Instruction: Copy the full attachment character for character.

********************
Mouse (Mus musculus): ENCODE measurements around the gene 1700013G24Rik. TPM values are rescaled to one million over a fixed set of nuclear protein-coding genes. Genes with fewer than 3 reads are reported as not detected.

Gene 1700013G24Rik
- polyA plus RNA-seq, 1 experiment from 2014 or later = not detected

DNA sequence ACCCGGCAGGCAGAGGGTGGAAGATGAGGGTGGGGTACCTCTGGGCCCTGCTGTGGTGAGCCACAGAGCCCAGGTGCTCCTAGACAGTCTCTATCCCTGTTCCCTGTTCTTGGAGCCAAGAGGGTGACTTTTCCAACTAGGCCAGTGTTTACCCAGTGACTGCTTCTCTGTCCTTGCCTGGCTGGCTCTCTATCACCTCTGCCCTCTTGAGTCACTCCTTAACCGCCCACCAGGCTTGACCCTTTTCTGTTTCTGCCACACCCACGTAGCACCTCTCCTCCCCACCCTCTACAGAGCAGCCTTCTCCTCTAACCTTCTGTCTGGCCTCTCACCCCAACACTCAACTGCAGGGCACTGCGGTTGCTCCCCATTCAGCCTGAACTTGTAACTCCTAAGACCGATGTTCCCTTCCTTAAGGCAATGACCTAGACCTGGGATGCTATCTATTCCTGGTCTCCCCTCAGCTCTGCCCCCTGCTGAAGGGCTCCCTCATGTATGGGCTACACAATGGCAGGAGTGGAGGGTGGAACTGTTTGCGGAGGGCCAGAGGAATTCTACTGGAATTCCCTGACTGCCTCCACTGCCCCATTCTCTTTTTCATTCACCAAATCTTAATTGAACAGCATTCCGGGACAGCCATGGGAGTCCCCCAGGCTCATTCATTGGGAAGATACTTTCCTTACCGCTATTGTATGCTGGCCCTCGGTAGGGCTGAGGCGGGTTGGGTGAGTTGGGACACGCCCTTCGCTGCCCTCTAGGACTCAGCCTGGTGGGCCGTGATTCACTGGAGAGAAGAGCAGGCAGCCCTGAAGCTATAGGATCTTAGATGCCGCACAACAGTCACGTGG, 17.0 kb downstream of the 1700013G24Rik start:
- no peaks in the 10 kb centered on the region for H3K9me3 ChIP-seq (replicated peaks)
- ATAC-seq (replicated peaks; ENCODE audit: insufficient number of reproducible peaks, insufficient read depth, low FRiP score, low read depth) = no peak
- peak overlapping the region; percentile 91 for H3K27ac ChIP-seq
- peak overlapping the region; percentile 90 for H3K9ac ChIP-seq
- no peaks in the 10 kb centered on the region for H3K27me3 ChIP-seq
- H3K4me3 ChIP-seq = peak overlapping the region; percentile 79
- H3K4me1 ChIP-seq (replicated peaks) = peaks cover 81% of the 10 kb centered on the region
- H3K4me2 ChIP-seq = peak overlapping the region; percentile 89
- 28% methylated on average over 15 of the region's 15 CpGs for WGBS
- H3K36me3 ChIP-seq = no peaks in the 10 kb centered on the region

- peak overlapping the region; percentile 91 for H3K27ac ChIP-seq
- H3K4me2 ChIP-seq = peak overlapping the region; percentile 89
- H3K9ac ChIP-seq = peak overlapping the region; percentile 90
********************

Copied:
Mouse (Mus musculus): ENCODE measurements around the gene 1700013G24Rik. TPM values are rescaled to one million over a fixed set of nuclear protein-coding genes. Genes with fewer than 3 reads are reported as not detected.

Gene 1700013G24Rik
- polyA plus RNA-seq, 1 experiment from 2014 or later = not detected

DNA sequence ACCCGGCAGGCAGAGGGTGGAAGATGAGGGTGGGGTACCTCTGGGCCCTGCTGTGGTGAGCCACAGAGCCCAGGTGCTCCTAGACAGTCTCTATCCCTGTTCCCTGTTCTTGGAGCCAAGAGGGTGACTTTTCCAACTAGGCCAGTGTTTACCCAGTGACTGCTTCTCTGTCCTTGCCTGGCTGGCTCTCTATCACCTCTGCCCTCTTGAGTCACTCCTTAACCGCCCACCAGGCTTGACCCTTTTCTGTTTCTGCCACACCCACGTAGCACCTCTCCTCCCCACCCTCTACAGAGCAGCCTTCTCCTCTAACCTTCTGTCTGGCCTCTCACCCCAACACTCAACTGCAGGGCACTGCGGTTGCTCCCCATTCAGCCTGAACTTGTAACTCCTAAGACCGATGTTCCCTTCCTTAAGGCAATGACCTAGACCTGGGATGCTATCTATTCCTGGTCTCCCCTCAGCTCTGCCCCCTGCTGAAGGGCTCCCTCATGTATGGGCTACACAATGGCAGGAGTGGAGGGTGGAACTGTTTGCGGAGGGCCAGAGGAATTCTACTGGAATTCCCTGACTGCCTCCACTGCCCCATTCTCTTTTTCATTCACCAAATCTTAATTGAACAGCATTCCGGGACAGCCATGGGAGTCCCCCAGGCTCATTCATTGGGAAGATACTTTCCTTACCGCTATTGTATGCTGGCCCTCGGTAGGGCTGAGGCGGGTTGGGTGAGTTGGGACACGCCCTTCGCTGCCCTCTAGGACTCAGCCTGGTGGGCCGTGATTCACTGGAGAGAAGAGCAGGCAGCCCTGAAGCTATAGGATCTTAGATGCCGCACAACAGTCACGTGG, 17.0 kb downstream of the 1700013G24Rik start:
- no peaks in the 10 kb centered on the region for H3K9me3 ChIP-seq (replicated peaks)
- ATAC-seq (replicated peaks; ENCODE audit: insufficient number of reproducible peaks, insufficient read depth, low FRiP score, low read depth) = no peak
- peak overlapping the region; percentile 91 for H3K27ac ChIP-seq
- peak overlapping the region; percentile 90 for H3K9ac ChIP-seq
- no peaks in the 10 kb centered on the region for H3K27me3 ChIP-seq
- H3K4me3 ChIP-seq = peak overlapping the region; percentile 79
- H3K4me1 ChIP-seq (replicated peaks) = peaks cover 81% of the 10 kb centered on the region
- H3K4me2 ChIP-seq = peak overlapping the region; percentile 89
- 28% methylated on average over 15 of the region's 15 CpGs for WGBS
- H3K36me3 ChIP-seq = no peaks in the 10 kb centered on the region

- peak overlapping the region; percentile 91 for H3K27ac ChIP-seq
- H3K4me2 ChIP-seq = peak overlapping the region; percentile 89
- H3K9ac ChIP-seq = peak overlapping the region; percentile 90